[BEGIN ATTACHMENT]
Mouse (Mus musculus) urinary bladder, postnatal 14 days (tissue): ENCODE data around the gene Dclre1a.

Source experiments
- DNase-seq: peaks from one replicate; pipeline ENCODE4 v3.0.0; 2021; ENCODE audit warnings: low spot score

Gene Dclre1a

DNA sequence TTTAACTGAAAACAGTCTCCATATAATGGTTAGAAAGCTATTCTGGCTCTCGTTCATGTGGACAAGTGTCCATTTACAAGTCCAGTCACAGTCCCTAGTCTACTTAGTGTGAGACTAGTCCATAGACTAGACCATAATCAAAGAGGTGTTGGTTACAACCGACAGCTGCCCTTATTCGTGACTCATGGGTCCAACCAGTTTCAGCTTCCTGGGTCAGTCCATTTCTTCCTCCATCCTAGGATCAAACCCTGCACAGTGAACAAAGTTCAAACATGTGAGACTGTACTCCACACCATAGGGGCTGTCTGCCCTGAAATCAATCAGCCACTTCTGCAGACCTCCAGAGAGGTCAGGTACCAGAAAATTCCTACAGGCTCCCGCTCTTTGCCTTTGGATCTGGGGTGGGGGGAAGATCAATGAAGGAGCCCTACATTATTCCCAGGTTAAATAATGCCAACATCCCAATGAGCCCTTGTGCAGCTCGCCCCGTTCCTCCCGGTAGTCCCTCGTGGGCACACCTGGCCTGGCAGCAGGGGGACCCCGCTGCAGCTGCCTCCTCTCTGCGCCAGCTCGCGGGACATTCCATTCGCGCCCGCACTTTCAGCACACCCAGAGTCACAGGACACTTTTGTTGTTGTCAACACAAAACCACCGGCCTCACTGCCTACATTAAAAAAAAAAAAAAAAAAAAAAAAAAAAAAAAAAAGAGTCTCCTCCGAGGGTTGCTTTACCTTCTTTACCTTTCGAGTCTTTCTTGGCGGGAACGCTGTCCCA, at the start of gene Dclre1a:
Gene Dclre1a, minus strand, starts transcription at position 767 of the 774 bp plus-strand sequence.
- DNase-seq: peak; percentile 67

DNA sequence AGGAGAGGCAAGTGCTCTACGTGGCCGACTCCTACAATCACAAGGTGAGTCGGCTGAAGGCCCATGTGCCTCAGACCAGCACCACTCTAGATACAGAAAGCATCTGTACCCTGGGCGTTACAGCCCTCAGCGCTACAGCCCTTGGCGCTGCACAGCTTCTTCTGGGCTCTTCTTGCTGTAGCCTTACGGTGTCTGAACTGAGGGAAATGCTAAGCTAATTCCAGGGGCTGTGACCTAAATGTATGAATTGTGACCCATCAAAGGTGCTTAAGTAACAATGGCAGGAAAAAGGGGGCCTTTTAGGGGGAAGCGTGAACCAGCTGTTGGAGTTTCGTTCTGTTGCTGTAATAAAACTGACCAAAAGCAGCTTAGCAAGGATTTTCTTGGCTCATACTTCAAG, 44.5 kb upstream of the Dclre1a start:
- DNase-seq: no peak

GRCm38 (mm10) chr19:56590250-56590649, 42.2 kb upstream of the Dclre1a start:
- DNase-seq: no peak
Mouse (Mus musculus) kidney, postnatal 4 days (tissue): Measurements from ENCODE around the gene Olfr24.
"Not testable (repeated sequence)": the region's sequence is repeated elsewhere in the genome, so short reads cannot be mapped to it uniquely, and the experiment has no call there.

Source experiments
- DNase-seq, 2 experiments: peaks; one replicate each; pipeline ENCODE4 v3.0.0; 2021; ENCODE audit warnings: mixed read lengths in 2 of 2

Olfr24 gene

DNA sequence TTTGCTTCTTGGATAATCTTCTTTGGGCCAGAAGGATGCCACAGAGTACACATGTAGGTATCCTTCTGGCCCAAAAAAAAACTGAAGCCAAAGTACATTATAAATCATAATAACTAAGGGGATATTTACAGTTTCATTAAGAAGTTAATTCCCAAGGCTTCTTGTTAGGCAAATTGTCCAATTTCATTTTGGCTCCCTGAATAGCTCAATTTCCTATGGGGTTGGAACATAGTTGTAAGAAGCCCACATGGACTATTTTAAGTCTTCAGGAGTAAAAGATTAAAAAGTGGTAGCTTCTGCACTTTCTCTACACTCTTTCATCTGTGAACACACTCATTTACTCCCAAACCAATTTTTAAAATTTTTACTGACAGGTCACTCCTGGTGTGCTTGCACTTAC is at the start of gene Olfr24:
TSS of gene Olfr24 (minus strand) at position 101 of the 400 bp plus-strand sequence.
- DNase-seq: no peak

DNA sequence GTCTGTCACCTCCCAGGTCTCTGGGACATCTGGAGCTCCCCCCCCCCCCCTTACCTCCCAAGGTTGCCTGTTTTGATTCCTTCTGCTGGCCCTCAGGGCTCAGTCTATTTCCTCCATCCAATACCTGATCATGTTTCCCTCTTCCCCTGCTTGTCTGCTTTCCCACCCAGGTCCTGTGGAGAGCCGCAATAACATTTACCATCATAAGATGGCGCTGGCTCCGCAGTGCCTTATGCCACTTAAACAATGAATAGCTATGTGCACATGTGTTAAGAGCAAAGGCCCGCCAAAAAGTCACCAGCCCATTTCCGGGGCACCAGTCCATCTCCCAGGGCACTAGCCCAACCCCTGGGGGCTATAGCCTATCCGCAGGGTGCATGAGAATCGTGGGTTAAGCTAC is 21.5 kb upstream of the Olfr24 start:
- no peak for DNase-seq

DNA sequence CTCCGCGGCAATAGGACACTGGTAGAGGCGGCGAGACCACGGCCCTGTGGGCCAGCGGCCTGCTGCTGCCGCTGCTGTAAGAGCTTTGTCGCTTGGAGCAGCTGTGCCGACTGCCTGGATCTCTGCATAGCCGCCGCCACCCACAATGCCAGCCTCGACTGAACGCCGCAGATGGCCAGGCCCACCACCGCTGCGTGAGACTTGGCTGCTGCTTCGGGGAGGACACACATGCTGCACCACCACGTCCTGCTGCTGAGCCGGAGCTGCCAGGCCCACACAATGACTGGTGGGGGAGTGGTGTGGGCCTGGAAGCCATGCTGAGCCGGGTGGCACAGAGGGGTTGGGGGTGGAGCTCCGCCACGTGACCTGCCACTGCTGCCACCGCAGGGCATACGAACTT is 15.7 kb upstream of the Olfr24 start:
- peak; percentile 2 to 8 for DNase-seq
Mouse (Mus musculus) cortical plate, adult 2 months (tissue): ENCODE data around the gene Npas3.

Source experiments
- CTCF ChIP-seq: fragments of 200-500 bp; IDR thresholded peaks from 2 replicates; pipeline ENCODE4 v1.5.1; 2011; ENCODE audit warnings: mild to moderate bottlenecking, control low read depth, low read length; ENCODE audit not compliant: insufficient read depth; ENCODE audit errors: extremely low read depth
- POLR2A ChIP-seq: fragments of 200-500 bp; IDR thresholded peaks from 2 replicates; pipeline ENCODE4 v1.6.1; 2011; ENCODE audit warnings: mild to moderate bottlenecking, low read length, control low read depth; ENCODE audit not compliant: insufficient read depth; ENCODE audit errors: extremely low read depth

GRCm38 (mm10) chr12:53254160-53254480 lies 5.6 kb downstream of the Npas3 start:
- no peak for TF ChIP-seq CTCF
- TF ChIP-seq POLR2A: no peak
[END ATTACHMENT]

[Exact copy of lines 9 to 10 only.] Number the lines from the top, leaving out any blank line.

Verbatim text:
- DNase-seq: no peak

GRCm38 (mm10) chr19:56590250-56590649, 42.2 kb upstream of the Dclre1a start: